Soundtrack of Eritrea: Tigrinya Music
"Are you are Christian or a Muslim?" Joseph asked me. He was fasting for Lent and missed every meal with us, which was too bad because the Berbere-spiced bowls were out of this world. I didn't think it was the most ideal moment to get into religion with him, so I vaguely mentioned something about being born Episcopalian and we resumed watching a passing camel.
Our guides Alem and Joseph were the long-lost Eritrean uncles I never had. They were the ones who introduced me not only to Tigrinya music, but to the spellbinding beauty of Eritrean people. We spent most of the days driving around the country in Joseph's truck, listening to the entrancing mix of Arabic, Afrobeat, and Sudanese blues, criss-crossing our way across the country.
"Can you turn it up, Alem?", I called from the back of the car, sweat dribbling down my face. They had this album on repeat- a Tigrinyan mixtape- that colored every turn in the road. I was lost in the melancholic warbling of the singer's androgynous voice, set against West African horn runs and slightly over-synth'ed production. I was transported.
Tigrinya comes from the Tigray-Tygrinya people, an ethic group inhabiting both Eritrea and the northern highlands of Ethiopia. In Eritrea, Tigrinya is the most spoken language and the music the most popular. Geographically it sits on the Red Sea which explains the influence of Arabic and Andalusian classical music in its scales and modes. The country is elusive: the last country to gain independence in Africa, closed off to the outer world, its citizens lacking basic rights like owning a passport.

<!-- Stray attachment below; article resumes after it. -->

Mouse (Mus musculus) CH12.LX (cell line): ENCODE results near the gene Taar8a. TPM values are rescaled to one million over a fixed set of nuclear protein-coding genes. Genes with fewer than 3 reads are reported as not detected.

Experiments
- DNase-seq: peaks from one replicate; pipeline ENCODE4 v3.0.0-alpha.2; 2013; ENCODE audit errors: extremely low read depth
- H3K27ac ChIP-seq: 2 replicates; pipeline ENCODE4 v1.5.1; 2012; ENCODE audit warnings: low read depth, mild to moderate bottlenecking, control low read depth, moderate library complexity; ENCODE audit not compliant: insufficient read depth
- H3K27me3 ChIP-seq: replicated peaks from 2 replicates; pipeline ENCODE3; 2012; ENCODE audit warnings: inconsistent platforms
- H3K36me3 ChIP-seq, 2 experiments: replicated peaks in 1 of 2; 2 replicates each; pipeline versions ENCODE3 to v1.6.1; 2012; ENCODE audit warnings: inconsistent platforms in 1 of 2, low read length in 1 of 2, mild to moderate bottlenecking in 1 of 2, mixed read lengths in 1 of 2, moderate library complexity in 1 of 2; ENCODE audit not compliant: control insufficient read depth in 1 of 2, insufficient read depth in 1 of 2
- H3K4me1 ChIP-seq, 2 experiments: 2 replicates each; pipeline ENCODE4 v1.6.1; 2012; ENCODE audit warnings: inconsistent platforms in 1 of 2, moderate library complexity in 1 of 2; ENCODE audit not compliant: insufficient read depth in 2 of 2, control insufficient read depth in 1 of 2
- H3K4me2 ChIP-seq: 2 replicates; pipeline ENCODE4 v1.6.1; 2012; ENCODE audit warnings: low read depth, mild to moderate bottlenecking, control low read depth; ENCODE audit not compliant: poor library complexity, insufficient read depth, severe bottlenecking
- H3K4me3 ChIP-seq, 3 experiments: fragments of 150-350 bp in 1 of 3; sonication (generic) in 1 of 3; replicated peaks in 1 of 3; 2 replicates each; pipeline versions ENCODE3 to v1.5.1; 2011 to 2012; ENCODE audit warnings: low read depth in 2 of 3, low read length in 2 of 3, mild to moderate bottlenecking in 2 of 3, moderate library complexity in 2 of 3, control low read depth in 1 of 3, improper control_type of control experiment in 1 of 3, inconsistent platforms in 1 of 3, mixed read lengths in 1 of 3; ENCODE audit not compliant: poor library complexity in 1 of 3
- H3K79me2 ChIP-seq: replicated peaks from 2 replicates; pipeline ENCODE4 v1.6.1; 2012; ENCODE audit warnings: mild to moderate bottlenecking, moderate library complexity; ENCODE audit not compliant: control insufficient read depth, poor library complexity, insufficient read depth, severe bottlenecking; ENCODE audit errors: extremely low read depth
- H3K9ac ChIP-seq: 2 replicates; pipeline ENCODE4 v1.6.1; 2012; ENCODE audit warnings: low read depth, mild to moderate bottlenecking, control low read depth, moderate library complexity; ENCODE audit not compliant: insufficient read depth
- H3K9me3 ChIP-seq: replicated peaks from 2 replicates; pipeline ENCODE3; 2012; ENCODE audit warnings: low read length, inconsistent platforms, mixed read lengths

But the music is permeating. Listen to older folk artists like Wedi Sheik, Wedi Tukul, and Bereket Mengisteab and you will be taken back to the times when Eritrea was still a part of Ethiopia. I also like the modern music: Elsa Kidane, Adeba Haile, and Dehab Faytinga (Kunama). All women with entrancing voices.
Eritrea and Ethiopia were embroiled in a 30-year war which has left the country struggling to stand on its own. Our guide Alem had been kidnapped and taken prisoner by the Ethiopian army at one point. As we cascaded down the massive 2,500 meter cliffs through sweltering desert, I reveled in how this music sounded like such a harmonious mix between the Arabic and the African. Music reveals the story of a place better than history itself.
More posts from Eritrea here.